Freelancing is a bold and respectable career path, but it’s not always easy. As a freelancer, you are your own boss, your own marketer, your own public relation department, your own human resources and most importantly your own finance and accounts department. Managing finances while freelancing is often confusing and tough. It’s not a regular job after all; you don’t have a regular payroll salary to rely on.
But that doesn’t mean you can turn a blind eye to sorting your financial pitfalls. Money management for freelancers is as important as virtual networking, cold calling and getting clients is. Read through to find ways that will make managing finances while freelancing a walk in the park:
1. Make a freelance income spreadsheet
First and foremost, make a sheet with two columns to record your freelancing income. On one side list your regular clients and on the other side list your one-off clients. This client mix will act as a freelance income spreadsheet which will give you an estimation of the projected income for that particular month.
2. Calculate average income
Total the income generated from your one-off clients and a half it, then add it to the regular income. Then half the total of that sum. This will help you make an assumption of whether or not the month is going to be a slow month or if you need to increase your marketing efforts to generate more income.
3. Track expenses
Based on the freelance income spreadsheet and your average income you can make a freelance budget spreadsheet. Make another sheet by listing all your personal expenses in several categories like rent, utilities, insurance, transport, food, gifts, and entertaining and keep your business expenses separate like software, electronic equipment, PayPal, advertising fees, and monthly charges on job searching websites. It’s important that you always remember to keep the records on the freelance budget spreadsheet updated.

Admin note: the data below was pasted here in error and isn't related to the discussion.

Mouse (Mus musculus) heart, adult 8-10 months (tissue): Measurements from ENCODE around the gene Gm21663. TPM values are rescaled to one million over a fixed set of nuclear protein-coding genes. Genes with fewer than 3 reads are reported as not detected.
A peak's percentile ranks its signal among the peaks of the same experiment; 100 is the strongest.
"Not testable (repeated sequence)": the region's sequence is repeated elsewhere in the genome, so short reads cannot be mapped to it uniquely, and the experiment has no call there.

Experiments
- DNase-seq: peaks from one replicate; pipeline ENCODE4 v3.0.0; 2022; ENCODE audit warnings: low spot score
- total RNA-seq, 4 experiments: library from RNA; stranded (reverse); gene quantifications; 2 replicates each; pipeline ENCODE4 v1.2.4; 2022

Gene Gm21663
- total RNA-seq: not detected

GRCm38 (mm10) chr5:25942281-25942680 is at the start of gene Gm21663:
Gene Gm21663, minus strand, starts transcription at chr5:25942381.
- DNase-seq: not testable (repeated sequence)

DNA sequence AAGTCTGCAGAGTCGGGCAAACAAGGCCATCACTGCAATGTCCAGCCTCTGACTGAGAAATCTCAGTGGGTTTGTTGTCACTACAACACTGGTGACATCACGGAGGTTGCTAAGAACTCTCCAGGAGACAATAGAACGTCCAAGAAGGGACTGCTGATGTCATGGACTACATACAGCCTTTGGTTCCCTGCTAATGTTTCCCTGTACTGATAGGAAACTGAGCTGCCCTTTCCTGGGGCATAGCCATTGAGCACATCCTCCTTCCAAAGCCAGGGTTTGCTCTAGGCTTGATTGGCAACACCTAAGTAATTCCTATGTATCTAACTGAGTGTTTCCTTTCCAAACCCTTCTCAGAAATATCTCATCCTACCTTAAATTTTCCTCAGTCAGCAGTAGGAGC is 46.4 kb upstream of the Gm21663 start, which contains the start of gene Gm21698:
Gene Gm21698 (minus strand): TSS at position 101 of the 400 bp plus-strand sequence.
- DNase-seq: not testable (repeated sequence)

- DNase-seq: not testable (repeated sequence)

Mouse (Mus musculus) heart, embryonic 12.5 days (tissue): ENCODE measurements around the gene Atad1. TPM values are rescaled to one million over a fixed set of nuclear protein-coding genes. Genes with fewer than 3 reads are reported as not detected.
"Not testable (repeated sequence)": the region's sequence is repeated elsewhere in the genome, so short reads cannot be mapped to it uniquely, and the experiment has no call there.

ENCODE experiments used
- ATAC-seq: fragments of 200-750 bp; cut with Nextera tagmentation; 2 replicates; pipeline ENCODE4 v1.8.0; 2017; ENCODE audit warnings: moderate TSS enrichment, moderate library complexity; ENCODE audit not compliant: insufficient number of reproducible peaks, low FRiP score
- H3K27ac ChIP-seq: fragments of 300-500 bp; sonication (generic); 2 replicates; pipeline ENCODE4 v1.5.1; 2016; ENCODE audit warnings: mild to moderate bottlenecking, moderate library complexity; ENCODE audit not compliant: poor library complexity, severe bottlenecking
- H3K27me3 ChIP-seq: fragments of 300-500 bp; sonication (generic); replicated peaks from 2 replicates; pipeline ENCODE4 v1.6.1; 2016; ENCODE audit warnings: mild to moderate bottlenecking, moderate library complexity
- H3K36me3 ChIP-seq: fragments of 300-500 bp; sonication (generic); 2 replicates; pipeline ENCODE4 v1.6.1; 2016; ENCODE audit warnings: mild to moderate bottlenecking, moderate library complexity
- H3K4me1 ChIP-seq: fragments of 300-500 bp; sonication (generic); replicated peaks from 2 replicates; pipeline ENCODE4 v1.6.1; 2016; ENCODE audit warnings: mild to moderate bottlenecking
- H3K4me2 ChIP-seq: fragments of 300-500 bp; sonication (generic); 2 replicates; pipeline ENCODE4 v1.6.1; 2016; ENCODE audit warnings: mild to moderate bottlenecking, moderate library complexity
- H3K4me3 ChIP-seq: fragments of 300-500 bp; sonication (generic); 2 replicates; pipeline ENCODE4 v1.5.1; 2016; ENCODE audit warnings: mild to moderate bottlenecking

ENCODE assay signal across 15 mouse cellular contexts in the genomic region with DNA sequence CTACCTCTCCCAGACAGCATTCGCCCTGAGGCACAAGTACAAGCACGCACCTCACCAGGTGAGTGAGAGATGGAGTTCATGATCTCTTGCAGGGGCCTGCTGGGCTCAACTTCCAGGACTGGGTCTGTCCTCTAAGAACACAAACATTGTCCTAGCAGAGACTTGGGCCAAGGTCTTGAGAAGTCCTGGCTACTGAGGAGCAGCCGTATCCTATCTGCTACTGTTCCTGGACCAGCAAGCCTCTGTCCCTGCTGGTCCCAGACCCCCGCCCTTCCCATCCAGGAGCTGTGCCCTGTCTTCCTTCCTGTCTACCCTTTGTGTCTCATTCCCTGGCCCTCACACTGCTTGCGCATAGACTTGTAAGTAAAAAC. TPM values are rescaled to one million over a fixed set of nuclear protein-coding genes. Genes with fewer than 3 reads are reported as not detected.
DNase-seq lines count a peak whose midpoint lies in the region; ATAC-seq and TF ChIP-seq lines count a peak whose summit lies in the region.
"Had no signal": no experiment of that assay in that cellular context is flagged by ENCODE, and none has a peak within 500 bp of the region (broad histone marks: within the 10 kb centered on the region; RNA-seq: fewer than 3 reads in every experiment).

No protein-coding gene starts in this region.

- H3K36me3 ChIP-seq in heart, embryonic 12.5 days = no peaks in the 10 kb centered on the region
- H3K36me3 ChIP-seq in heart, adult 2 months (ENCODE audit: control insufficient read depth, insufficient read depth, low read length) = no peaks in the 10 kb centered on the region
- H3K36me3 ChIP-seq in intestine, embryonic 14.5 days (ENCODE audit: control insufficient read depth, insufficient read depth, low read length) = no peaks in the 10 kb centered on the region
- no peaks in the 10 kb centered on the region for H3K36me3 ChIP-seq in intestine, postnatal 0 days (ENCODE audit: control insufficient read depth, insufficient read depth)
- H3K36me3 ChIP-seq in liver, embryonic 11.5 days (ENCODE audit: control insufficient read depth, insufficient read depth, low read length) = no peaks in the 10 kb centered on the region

4. Open four different accounts
The advice that is mostly given when managing finances while freelancing is to create several separate accounts. It may sound excessive but here’s how you could differentiate the four accounts and simplify distributing income:
- Main Account – put 55 % income into this account
- Business Account – put 15 % income in this account
- Savings and Emergency Account – put 5% in this account
- Tax purpose Account – put 25 % in this account
Emergencies don’t come with a prior announcement, so it’s always recommended to have a little money tucked away for emergencies like a sickness. Also, setting aside money for taxes is a must for everyone, not just freelancers. This method is the most optimal way of money management for freelancers.
5. Automate all financial transactions
You should automate as many of your financial transactions as you can to focus more on your freelance work. Considering most freelancers cannot afford a personal assistant, this is crucial for money management for freelancers. Automating most of your transactions will ensure that you spend more time making money rather than being buried in spreadsheets and bank statements. Nowadays, almost all banks provide online services where you can automate your monthly payments.
6. Hire an accountant
Instead of running to the accountant only during the tax season, have a conversation with your accountant throughout the year to discuss ways in which taxes are deducted and to manage your taxes with ease.
Being your own boss is great; being your own HR is great. Working in pajamas is even better, but money management for freelancers can be a point of stress. Don’t worry. With some extra time and effort, you will be a pro at managing finances while freelancing and have more control of your financial woes.
— Social Finance, Inc. (@SocialFinanceUS) 25 de abril de 2017